MIT Team Develops Energy Generator That Captures Temperature Fluctuation

Scientists from MIT have developed a system which has the potential to enable continuous, enduring remote sensing systems without requiring any additional power sources or even batteries.  Essentially, this could lead to another method for generating and harvesting renewable energy, this time using temperature swings.

The 9-fold MIT Department of Chemical Engineering team—including graduate student Anton Cottrill, Carbon P. Dubbs Professor of Chemical Engineering Michael Strano—then, have unveiled a new device which converts daily temperature fluctuations along the day-night cycle into straightforward electrical power.  And all this without the need to input the two different temperature inputs, simultaneously.

Strano explains, “We basically invented this concept out of whole cloth. We’ve built the first thermal resonator. It’s something that can sit on a desk and generate energy out of what seems like nothing. We are surrounded by temperature fluctuations of all different frequencies all of the time. These are an untapped source of energy.”

Obviously, this new system is still very new, so the power level generation is only still modest.  At the same time, the modest system shows great promise as this includes a thermal resonator that does not require direct sunlight to function. This means it will not be hindered by short-term temperature changes like cloud cover and wind conditions.  In addition, the thermal resonator actually outperformed a commercial pyroelectric material of identical size by at least three times in regards to power per area.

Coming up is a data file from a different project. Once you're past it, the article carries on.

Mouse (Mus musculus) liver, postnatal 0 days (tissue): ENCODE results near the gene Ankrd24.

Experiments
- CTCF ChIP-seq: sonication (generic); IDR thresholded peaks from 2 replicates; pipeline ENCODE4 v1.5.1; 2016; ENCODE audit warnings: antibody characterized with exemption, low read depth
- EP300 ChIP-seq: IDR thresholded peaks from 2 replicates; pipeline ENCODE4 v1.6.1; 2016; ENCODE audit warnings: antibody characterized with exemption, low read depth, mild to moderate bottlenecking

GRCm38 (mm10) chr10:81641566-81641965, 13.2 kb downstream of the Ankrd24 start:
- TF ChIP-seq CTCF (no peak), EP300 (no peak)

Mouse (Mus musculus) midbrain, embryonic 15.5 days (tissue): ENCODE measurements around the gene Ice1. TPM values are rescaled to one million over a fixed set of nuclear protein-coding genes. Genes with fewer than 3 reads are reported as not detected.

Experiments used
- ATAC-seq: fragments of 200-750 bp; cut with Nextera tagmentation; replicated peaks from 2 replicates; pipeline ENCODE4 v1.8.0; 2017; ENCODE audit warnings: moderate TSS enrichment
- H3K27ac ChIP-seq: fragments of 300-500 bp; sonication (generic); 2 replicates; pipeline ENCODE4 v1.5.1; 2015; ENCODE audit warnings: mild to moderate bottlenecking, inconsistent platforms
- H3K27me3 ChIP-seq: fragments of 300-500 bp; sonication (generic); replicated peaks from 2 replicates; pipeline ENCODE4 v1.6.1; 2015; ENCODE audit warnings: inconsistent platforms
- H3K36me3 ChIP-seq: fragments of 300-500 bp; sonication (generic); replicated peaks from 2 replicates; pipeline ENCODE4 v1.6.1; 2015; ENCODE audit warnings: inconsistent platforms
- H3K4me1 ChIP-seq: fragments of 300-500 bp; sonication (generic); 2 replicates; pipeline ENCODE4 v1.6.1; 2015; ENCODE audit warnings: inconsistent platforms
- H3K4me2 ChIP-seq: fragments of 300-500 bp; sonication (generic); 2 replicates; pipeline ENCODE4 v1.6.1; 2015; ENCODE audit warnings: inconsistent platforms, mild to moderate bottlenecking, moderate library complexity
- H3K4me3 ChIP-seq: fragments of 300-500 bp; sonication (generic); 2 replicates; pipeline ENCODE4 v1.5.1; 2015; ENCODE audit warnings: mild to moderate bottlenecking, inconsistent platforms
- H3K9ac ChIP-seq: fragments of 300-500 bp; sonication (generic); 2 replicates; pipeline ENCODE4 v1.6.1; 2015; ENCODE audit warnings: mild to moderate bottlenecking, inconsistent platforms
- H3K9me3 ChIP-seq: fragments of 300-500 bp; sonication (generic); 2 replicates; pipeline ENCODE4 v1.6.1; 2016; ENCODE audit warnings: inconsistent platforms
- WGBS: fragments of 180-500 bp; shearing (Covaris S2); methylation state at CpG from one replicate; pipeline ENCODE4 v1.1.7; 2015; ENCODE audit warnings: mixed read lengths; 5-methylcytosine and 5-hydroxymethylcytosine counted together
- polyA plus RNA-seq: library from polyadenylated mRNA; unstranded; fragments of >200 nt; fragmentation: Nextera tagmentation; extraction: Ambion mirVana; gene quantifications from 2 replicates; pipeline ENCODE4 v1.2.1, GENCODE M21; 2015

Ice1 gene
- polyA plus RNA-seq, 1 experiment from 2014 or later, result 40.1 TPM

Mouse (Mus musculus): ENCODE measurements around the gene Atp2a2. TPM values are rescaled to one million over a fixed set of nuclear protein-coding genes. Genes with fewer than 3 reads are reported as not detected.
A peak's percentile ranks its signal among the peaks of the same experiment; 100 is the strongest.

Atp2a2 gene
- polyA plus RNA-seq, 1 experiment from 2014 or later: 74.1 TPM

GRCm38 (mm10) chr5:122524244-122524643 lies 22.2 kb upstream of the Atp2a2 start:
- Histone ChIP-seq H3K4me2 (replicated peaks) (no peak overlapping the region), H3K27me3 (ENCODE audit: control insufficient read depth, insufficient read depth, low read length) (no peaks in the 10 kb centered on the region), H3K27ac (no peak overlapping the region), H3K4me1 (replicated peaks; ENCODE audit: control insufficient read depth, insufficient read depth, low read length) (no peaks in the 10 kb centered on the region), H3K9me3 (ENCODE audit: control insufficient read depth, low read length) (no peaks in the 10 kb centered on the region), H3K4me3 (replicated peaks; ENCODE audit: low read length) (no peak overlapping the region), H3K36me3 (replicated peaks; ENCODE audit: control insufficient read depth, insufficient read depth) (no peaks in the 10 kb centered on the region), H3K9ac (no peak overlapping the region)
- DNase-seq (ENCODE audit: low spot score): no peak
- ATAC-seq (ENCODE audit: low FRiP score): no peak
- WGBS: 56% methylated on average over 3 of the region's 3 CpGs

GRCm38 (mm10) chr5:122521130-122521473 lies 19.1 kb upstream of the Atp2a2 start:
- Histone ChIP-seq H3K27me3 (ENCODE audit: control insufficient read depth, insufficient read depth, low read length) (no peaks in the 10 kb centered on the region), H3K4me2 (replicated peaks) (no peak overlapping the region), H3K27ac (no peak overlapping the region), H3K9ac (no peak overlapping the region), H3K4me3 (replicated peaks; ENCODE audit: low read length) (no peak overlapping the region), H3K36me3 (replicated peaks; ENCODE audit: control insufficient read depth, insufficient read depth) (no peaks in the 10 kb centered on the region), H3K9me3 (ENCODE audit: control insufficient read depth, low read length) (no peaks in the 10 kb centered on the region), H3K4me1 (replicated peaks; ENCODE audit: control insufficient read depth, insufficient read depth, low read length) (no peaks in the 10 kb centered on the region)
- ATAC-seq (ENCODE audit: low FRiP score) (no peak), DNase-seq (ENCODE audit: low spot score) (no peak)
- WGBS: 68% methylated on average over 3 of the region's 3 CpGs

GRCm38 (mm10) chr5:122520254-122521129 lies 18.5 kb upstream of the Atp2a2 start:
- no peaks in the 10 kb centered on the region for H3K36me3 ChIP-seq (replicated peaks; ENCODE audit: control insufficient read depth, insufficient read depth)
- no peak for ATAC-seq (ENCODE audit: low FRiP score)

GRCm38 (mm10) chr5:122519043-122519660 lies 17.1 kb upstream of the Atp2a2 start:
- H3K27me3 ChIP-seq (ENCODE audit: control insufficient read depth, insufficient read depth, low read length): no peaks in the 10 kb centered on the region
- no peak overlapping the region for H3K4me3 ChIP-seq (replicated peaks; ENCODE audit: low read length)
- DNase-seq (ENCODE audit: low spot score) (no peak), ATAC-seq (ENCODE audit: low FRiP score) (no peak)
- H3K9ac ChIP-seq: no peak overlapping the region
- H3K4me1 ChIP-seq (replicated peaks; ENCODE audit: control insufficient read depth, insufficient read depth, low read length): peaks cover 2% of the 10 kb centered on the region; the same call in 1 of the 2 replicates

Strano conclude:  “We’re surrounded by temperature variations and fluctuations, but they haven’t been well-characterized in the environment,” partly because we don’t know how to harness them.

For the experiment, though, the team basically custom-made materials from metal foam made out of copper or nickel and then coated with graphene, as well as a wax called octadecane.

“They want orthogonal energy sources,” Cottrill says, materials which are entirely independent of each other. This can include things like fossil fuel generators or solar panels; and then you also need this new thermal-cycle power device. Altogether, then, “if one part fails,” like if a solar panels is left in darkness by a sandstorm for too long, “you’ll have this additional mechanism to give power, even if it’s just enough to send out an emergency message.”

The research has been published in the journal Science.

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